“Asymptotically Stagnant Activities”

When I first saw this term, I assumed they were talking about me and all the time I spend on my little blog here. (They probably should have been.) It is all about me, right?

But they were actually talking about a much more interesting phenomenon: the shift in spending from “progressive” to “non-progressive” activities. No, this is not “progressive” in the common ideological sense. Here’s the idea:

Businesses can reap big productivity gains through technological innovation. But as the innovation makes the technology cheaper and cheaper, costs that can’t be automated (mainly people doing things) come to dominate the cost structure. So an ever-larger proportion of expenditures goes to those things. The whole enterprise is an “asymptotically stagnant activity,” always getting closer to zero productivity growth.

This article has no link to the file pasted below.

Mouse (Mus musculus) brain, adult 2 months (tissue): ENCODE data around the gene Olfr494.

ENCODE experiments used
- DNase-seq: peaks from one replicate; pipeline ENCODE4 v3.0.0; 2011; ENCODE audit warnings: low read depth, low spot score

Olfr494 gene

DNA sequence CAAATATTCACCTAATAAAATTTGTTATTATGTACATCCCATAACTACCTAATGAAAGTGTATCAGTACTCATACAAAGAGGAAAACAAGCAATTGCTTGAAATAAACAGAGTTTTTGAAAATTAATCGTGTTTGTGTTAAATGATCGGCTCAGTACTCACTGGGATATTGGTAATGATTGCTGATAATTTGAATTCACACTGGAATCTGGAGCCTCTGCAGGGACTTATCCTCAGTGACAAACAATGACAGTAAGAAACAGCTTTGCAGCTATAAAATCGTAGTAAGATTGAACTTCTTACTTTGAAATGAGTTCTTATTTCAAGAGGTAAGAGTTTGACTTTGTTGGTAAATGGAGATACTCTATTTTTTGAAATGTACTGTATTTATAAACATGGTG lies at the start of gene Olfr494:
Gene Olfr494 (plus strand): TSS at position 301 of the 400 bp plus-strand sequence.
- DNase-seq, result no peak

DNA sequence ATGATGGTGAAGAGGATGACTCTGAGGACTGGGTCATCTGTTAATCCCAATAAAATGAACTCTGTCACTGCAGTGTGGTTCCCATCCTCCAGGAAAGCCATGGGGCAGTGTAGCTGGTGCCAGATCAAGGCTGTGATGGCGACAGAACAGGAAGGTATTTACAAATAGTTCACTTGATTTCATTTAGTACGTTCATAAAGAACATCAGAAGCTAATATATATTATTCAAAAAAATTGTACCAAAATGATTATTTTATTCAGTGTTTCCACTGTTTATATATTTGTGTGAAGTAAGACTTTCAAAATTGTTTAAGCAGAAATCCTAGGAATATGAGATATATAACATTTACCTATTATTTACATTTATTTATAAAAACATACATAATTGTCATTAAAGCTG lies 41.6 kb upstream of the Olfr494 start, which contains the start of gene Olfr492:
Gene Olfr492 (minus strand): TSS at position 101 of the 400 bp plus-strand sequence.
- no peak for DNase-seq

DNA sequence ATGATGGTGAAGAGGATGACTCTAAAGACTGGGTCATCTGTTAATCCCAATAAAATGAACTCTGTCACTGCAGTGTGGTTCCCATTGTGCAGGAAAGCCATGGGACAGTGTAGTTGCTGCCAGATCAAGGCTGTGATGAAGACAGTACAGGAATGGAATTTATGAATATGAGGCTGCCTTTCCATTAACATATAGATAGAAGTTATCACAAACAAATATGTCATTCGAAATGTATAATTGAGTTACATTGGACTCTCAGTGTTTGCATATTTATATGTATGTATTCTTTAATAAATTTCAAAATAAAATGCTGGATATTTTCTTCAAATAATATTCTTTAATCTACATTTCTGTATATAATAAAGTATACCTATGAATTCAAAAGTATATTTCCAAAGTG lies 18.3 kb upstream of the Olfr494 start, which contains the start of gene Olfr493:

As a result, a greater percentage of resources is necessarily directed away from “progressive” sectors that have potential for high productivity growth (primarily manufacturing) and towards “non-progressive” sectors that don’t have that potential (i.e. human services).

This has been termed “Baumol’s Cost Disease.”

“the progressive component is innovating itself out of its cost-dominating position, ultimately the activity assumes all the characteristics of the stagnant services” (Baumol et al., 1985, p. 816).

My thinking: This may help explain why non-progressive activities — like health care and education — end up falling on government. Private enterprise naturally gravitates to progressive sectors where productivity growth holds high promise for future profits. The government is left carrying the load in other sectors — sectors that are necessary for the progressive sectors to flourish.

Does this help explain why government seems to “keep getting bigger”? Ever-increasing productivity drives Baumol’s Disease? (But maybe it’s not a disease, just a natural progression…)

And no: I don’t search for “asymptotic” to find these. I just run across them…